British Prime Minister Boris Johnson sought to avoid a second lockdown last autumn, arguing that most dying were over 80, his former aide claimed to the BBC on Tuesday.
Dominic Cummings, who was Johnson's top adviser until November, made the claim in an interview with the BBC, to be broadcast in full this evening, arguing that his former boss "put his own political interests ahead of people's lives".
Cummings shared WhatsApp messages apparently from Johnson with the BBC, in the latest of a series of attacks on the government following his resignation.
The British prime minister has faced serious criticism for his handling of the virus, with UK death figures soaring to among the worst in Europe before the successful vaccine rollout.
On Monday Johnson controversially opted to go ahead with relaxation of almost all virus restrictions in England despite cases growing steeply in recent weeks.
The prime minister allegedly wrote in autumn last year in a message shown by Cummings that most people were dying from the virus at an age above average life expectancy.
"So get CCOVID and Live longer," Johnson allegedly wrote flippantly.
He also allegedly downplayed the impact on the state-funded health service.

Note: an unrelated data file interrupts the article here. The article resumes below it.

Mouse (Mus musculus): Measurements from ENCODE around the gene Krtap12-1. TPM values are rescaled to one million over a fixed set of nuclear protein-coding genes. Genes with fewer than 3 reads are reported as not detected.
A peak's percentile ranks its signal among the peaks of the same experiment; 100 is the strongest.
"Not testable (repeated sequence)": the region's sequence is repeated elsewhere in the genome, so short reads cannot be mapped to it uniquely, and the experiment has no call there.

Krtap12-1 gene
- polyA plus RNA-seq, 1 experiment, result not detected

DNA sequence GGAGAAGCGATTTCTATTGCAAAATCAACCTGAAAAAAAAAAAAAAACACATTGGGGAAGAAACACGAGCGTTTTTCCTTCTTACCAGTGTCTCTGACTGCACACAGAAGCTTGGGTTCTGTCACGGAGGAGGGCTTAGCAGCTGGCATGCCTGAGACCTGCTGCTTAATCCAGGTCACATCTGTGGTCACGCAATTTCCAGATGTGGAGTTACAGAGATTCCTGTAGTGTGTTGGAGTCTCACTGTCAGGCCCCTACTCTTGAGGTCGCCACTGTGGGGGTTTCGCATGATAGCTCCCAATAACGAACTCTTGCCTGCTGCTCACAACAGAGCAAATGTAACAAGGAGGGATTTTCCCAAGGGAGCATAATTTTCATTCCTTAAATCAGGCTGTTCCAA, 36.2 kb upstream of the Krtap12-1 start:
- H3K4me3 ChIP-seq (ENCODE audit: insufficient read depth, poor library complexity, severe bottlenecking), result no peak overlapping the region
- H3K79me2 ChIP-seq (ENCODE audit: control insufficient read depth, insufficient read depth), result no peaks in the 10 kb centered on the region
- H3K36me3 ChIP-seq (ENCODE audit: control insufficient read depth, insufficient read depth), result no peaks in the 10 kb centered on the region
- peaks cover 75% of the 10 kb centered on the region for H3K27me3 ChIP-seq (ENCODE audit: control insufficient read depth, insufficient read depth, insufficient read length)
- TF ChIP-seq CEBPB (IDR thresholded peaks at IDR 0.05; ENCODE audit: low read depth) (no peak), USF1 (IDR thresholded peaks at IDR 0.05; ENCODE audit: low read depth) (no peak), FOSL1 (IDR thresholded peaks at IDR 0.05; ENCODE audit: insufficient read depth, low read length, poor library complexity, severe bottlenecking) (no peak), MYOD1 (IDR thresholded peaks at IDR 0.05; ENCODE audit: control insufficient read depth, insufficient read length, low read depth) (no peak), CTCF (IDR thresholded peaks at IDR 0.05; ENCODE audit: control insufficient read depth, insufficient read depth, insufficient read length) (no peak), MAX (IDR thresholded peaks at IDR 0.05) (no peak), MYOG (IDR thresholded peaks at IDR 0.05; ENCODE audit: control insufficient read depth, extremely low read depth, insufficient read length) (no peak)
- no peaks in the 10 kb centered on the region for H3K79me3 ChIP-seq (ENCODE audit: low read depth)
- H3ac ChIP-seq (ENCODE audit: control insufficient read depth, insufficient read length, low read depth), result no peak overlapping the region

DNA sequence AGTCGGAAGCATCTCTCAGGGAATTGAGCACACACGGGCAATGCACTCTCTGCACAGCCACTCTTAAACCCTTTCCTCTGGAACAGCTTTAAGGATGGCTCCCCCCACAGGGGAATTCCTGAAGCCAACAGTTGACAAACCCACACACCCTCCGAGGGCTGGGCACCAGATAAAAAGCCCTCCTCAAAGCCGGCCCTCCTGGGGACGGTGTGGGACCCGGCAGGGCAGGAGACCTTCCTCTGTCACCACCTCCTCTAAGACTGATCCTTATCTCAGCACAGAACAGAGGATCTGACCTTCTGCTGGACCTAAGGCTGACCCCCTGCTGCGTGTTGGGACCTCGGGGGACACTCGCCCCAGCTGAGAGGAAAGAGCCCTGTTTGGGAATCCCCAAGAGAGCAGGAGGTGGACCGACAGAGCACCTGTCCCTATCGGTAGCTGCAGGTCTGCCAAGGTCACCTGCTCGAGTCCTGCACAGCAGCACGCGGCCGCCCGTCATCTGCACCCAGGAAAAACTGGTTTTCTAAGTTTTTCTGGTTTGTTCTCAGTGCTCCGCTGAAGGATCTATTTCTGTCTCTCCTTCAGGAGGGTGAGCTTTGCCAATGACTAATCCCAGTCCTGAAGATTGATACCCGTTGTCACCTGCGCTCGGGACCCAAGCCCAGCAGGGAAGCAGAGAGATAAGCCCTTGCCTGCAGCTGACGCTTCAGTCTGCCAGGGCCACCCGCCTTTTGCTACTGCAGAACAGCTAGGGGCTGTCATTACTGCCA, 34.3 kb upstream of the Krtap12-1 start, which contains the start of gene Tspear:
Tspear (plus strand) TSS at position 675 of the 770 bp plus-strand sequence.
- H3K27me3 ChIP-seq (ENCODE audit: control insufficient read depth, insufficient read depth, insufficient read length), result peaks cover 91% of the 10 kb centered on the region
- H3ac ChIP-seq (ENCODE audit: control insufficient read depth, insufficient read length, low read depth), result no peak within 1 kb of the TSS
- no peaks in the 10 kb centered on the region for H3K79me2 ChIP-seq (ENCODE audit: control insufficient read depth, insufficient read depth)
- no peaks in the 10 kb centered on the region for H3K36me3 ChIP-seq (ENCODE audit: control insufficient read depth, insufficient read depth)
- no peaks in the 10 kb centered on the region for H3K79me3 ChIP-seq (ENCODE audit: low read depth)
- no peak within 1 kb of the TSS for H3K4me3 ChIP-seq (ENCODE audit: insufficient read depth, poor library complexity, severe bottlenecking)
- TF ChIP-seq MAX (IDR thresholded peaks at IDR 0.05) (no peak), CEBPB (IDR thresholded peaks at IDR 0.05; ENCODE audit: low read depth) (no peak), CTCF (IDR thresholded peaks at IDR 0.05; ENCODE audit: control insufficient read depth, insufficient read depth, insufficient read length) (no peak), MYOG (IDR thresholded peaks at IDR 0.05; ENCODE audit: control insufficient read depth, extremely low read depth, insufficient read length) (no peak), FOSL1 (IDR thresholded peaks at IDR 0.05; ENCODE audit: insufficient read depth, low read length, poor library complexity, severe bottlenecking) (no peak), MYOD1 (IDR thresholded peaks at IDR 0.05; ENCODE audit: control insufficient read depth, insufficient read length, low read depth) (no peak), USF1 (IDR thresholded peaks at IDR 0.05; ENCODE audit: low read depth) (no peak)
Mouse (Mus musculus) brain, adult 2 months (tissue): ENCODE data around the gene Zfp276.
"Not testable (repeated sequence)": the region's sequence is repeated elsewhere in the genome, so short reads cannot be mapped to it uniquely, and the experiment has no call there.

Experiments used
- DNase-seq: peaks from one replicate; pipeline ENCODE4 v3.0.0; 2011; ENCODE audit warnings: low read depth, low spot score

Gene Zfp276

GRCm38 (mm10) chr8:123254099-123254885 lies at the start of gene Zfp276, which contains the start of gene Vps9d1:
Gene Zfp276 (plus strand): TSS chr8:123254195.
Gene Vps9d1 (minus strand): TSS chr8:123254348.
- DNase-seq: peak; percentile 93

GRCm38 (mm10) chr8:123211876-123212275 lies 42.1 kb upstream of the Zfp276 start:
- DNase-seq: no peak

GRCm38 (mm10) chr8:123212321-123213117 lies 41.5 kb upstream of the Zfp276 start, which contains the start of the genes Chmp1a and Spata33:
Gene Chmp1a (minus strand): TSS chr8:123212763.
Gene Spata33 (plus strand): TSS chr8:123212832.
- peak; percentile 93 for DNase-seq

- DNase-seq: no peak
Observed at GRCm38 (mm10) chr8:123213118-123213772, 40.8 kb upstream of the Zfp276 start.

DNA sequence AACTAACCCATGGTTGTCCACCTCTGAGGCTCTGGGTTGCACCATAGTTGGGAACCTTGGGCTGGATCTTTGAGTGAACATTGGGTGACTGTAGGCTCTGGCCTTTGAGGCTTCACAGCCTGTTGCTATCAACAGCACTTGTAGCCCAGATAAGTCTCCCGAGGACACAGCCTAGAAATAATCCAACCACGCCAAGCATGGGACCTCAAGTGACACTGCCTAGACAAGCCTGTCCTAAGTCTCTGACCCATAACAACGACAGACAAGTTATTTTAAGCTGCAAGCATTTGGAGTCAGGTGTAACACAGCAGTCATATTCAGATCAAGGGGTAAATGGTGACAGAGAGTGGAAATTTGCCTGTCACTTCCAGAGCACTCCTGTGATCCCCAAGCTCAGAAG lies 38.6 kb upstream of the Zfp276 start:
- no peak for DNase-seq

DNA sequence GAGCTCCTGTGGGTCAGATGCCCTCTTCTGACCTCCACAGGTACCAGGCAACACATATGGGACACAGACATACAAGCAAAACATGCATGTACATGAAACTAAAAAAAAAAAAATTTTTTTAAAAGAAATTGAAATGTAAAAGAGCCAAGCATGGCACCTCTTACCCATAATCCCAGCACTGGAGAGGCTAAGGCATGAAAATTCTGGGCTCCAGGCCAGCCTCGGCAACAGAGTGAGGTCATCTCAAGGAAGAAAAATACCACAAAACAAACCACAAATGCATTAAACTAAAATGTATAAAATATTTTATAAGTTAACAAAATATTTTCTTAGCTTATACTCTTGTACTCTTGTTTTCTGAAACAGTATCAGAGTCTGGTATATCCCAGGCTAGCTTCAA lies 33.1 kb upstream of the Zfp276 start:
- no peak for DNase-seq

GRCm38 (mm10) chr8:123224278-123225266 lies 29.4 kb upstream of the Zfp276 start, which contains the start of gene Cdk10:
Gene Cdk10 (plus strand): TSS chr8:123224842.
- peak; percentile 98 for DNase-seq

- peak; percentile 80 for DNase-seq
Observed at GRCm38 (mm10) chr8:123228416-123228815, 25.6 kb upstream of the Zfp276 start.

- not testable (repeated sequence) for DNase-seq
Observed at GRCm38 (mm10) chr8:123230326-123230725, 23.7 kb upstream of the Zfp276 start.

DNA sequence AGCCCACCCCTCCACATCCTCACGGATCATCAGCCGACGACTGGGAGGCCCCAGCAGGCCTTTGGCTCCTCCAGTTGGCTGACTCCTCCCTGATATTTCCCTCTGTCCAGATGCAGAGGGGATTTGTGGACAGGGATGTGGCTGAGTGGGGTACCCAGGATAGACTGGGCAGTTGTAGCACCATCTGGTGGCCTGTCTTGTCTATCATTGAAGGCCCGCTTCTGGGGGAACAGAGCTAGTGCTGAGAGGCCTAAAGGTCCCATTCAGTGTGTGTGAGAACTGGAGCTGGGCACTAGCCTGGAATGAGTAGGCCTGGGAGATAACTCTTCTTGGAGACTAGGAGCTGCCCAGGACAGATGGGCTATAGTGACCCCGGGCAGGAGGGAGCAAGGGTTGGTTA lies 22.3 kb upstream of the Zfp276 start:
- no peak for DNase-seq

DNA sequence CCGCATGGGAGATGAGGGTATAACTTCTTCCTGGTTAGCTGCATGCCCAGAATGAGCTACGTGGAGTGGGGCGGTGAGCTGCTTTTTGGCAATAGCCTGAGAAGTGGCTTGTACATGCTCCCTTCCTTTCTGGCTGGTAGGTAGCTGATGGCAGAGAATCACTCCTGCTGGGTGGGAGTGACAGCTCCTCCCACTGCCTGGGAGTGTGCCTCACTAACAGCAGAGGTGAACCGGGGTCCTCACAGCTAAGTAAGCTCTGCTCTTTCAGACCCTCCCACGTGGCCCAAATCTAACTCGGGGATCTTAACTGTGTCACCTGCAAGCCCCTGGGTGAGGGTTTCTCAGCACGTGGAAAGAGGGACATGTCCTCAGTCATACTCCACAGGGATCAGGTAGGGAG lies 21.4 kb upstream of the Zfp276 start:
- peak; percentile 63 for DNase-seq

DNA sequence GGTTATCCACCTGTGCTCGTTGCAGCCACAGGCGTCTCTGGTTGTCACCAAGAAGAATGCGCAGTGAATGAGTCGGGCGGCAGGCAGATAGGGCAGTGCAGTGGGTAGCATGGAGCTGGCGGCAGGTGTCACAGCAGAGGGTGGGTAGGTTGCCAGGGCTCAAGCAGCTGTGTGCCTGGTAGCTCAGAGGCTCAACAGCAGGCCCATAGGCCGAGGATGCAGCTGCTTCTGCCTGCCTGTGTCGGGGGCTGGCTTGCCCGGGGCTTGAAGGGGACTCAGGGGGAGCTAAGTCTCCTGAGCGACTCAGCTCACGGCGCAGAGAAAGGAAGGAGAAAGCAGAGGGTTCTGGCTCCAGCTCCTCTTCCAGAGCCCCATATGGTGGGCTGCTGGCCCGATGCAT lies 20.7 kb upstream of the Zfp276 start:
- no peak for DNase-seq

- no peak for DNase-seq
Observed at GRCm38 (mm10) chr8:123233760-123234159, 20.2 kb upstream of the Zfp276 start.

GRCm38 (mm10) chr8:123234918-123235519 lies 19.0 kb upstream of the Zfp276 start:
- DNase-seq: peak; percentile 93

"I no longer buy all this NHS overwhelmed stuff. Folks I think we may need to recalibrate."
Cummings described Johnson's attitude at the time as: "This is terrible but the people dying are essentially all over 80 and we can't kill the economy just because of people dying over 80."
- 'Completely insane' -
The prime minister repeatedly condemned the first lockdown from March 2020 as a "disaster," Cummings said.
The former adviser also claimed that at the start of the pandemic in March 2020, he had to persuade Johnson not to continue meeting Queen Elizabeth II in person every week.
He claimed that Johnson said on March 18: "Sod this. I'm going to go and see her".
The prime minister changed his mind after Cummings told him that risking the life of the monarch, then aged 94, was "completely insane," the aide alleged.
Downing Street denied this took place, while Buckingham Palace declined to comment, the BBC reported.
The UK lifted most virus restrictions over the summer of 2020 including reopening non-essential shops and theaters and encouraged people to "eat out to help out" at restaurants.
A new lockdown entered force in October as cases and hospitalisations soared.
Cummings said that MPs should insist on an inquiry.
"Many many people will say under oath to the public inquiry -- if that ever happens -- what I said today," he said.